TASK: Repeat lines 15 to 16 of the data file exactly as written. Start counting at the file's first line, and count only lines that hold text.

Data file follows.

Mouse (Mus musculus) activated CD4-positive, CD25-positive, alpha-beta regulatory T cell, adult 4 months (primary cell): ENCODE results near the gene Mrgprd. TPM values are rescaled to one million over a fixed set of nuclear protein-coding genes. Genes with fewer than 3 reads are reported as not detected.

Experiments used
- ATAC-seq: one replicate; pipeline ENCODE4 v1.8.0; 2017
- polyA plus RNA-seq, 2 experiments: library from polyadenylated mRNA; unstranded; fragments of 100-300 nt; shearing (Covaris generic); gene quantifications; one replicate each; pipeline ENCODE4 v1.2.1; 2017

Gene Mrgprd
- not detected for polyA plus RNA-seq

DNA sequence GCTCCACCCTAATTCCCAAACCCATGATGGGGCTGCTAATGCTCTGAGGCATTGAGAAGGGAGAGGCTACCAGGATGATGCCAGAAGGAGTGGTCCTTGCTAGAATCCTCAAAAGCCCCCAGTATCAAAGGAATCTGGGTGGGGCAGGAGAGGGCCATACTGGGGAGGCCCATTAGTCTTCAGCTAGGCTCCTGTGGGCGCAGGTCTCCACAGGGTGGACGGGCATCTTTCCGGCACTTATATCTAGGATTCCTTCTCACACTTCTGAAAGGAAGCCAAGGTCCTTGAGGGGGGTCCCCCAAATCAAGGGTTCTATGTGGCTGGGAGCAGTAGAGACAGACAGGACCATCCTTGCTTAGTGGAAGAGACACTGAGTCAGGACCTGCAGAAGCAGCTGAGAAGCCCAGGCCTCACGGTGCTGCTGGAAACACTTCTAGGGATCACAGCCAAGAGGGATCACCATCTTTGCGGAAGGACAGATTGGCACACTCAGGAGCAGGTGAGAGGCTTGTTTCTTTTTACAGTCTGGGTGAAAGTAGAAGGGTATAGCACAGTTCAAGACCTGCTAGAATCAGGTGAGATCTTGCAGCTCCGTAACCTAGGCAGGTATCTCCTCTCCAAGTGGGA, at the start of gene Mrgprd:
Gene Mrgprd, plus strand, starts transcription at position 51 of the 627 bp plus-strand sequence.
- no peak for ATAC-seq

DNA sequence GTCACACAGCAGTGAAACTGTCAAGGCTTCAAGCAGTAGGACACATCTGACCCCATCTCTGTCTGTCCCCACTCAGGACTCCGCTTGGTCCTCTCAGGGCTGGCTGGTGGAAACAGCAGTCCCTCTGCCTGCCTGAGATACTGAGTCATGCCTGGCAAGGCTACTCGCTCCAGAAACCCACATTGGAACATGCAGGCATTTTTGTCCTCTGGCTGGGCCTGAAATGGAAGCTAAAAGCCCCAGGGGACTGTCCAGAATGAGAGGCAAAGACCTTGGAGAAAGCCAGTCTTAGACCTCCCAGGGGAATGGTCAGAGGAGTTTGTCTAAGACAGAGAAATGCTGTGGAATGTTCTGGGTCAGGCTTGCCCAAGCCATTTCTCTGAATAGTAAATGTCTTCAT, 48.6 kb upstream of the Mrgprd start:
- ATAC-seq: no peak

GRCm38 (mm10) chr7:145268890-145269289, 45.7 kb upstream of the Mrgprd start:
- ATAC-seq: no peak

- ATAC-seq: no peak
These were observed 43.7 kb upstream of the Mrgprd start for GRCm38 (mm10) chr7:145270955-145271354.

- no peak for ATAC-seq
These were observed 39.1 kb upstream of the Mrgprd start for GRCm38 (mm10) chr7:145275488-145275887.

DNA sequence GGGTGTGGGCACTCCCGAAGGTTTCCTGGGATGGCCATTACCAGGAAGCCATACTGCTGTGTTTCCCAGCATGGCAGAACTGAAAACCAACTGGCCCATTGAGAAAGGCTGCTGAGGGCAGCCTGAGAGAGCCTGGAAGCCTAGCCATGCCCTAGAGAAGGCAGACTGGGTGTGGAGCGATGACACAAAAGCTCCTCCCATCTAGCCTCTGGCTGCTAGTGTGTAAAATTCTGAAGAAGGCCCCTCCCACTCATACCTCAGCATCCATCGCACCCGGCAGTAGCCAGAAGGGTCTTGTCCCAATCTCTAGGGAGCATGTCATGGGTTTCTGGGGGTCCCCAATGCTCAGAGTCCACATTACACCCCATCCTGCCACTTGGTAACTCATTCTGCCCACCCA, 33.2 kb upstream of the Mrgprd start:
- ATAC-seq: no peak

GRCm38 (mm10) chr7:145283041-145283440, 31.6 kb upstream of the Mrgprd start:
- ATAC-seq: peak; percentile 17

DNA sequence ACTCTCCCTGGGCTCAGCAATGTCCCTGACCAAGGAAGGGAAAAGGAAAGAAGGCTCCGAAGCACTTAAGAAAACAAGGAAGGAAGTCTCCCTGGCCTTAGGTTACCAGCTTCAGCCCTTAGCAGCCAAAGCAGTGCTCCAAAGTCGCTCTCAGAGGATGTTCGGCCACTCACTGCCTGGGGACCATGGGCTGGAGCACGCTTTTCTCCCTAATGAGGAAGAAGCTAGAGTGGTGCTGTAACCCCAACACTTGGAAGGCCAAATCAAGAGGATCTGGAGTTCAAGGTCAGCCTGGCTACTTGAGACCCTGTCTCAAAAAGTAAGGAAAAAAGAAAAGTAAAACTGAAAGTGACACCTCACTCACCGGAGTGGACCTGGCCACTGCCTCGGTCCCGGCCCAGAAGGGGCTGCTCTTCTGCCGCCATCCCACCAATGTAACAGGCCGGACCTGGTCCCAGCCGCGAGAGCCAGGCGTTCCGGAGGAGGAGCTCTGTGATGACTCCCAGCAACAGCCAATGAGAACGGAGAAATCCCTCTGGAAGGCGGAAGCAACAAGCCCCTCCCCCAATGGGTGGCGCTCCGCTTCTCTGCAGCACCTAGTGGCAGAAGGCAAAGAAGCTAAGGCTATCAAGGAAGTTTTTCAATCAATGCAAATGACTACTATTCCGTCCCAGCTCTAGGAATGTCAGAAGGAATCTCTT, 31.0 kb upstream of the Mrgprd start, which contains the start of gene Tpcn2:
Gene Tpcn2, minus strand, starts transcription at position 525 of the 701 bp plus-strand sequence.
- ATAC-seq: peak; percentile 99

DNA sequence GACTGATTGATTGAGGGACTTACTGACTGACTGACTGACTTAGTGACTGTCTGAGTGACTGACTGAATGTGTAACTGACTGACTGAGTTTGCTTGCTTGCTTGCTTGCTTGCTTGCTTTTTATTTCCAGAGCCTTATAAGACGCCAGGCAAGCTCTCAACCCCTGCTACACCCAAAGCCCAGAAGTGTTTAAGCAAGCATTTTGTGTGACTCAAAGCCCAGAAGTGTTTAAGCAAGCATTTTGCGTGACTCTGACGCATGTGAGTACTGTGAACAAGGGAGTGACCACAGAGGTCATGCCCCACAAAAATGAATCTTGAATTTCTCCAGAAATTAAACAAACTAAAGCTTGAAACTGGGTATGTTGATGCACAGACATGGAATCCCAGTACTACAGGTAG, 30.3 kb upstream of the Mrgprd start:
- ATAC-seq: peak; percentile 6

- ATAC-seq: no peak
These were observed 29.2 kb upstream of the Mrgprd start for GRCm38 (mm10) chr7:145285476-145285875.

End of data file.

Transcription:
These were observed 43.7 kb upstream of the Mrgprd start for GRCm38 (mm10) chr7:145270955-145271354.

- no peak for ATAC-seq